Sunday, September 21, 2008

The Non-Park III--Wilderness or Wasteland?

I finally got together with some friends and explored the non-park, wilderness area I was commenting on earlier.

It's an approximately two-block area wedged in between the back of some stores and two very busy roads.

And it has its good points, like funny, man-shaped trees in front of gas-stations, brilliantly colored dragonflies, a number of small birds, including birds of prey that seem to like it there, and the sheer incongruity of its existence.

They make it seem like maybe Bartlett might actually appreciate having the place named after him.

The part they don't mention in the little city blurbs, and the part the pictures don't show too well, is that the "basically natural condition" of the park, resting as it does on it being "unpatrolled and unsupervised" means that the existing paths are thick with broken glass, and that the one waterway still present after the long dry spell we've had wouldn't tempt anyone to swim, boat, dive, or even touch the stuff, and I'm not sure that the next generation of dragonflies won't be mutants. In addition, there a pervasive smell of dog-poop throughout the area since quite a number of dog-walkers apparently feel no need to pick up after their canine companions. This, plus the glass makes for singularly unpleasant walking.

The last time anyone cleaned up in there was a month ago when the very brave members of the Orange County Conservation Corps went in. I'm not sure how long it was before that--I've been one of a lot of people not paying attention to the place.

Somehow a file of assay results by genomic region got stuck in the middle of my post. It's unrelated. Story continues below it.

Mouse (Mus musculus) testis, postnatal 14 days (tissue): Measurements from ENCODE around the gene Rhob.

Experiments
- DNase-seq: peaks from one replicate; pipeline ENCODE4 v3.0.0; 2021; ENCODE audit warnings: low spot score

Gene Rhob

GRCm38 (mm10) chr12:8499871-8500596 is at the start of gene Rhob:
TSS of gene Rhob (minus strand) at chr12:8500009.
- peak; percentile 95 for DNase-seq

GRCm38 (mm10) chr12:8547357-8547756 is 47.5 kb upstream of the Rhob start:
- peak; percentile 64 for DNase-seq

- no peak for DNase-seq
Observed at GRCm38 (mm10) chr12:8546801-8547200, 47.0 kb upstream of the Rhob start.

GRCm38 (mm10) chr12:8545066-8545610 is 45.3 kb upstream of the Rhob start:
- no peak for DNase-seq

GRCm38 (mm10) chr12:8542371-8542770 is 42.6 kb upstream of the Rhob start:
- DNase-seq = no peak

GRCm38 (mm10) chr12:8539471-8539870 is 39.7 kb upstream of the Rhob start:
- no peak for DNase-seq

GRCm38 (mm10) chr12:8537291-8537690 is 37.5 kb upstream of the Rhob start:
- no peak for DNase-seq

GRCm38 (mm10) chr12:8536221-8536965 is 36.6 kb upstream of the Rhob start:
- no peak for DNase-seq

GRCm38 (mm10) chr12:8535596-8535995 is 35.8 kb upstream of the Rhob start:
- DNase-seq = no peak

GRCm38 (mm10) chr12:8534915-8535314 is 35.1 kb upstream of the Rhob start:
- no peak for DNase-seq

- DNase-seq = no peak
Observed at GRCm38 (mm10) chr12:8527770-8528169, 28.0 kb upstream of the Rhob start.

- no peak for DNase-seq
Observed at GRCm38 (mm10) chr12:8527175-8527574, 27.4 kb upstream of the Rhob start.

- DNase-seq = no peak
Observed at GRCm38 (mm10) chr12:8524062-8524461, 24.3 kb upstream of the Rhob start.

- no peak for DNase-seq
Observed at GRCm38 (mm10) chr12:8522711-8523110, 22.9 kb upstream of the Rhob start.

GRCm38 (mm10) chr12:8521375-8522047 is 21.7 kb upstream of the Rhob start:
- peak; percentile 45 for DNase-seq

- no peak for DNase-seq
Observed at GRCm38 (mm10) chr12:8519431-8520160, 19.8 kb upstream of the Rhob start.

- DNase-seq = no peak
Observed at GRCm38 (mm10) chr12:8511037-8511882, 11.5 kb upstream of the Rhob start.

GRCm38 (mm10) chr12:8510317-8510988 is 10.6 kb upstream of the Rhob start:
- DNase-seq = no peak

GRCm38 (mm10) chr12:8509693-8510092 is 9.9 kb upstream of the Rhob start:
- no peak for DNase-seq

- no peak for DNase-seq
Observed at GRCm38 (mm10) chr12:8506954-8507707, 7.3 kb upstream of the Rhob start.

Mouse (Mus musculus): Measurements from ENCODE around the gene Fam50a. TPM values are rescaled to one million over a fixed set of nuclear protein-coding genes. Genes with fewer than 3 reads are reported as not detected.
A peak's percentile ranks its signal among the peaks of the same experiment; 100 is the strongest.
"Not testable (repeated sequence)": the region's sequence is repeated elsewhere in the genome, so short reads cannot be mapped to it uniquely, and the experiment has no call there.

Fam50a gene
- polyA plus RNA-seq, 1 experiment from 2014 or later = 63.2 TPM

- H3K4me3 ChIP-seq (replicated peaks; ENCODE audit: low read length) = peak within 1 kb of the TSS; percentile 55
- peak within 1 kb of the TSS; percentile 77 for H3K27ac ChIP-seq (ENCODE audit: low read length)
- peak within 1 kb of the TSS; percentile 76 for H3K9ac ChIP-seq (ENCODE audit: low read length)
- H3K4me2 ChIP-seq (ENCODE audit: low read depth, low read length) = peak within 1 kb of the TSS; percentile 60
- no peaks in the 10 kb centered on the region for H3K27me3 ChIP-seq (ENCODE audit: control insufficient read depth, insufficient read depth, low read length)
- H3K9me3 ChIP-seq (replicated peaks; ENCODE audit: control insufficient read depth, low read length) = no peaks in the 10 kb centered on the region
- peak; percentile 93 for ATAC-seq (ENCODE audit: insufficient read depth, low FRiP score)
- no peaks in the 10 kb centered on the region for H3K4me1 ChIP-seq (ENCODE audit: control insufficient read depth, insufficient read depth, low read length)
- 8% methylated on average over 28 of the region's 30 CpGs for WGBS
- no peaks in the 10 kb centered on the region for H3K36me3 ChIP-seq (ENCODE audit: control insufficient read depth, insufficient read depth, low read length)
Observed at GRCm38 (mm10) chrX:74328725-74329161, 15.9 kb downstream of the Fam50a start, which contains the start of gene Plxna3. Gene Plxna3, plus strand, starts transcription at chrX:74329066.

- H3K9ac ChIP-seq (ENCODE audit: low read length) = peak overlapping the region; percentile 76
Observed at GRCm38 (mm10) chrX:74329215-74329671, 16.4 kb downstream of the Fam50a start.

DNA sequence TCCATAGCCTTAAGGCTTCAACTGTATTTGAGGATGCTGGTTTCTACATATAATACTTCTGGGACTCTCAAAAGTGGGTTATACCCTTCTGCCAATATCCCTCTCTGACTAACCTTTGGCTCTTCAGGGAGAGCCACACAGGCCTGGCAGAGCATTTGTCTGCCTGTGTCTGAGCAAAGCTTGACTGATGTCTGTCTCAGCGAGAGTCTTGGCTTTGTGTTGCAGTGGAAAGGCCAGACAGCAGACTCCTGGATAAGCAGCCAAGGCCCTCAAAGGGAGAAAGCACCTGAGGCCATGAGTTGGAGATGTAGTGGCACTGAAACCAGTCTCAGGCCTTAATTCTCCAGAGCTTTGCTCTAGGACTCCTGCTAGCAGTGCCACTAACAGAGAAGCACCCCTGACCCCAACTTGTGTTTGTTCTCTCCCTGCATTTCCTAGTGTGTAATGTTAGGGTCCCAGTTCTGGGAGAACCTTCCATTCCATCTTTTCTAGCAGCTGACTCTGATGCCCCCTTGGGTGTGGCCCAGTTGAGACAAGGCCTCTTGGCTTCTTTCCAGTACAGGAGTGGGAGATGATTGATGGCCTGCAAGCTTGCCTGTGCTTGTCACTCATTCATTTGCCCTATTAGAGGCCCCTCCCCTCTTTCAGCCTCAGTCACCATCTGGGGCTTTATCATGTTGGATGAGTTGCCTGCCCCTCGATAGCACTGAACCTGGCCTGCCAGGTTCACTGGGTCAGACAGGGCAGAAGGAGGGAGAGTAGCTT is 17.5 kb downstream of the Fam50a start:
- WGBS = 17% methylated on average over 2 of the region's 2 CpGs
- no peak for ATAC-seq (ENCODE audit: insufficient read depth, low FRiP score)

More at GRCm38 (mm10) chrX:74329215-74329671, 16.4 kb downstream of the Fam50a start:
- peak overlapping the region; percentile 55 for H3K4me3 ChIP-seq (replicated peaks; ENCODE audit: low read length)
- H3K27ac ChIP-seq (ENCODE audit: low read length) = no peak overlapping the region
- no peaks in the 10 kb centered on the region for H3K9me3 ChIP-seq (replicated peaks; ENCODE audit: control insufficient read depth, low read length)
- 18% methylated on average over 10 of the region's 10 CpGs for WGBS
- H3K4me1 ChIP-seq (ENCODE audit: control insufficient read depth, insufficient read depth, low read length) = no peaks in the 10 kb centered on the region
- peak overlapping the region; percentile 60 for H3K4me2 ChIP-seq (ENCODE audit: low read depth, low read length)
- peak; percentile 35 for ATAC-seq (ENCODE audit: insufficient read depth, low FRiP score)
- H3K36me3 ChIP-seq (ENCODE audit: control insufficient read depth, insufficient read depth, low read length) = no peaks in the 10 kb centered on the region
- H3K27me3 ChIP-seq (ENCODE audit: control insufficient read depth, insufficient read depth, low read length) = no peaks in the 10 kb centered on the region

And I'm afraid I don't have a solution either: I don' t know if the city has the money to maintain the place the way it does Bolsa Chica (another, more succesful city wilderness).

It's a really great idea having a pocket wilderness out behind the Albertson's store, and there is stuff down there that is worth preserving--mysterious tangles glimpsed from the roadway, funny looking trees, some scary nooks, the aforementioned dragonflies, and even the fact that kids can carry shovels around in there and dig giant holes for no apparent reason beyond the digging itself. I would hate to see the area vanish.

But there are also problems, issues of waste and neglect that threaten to turn the place into a wasteland, a twisted, dystopian blot on the landscape, and I don't want to see that happen, either.

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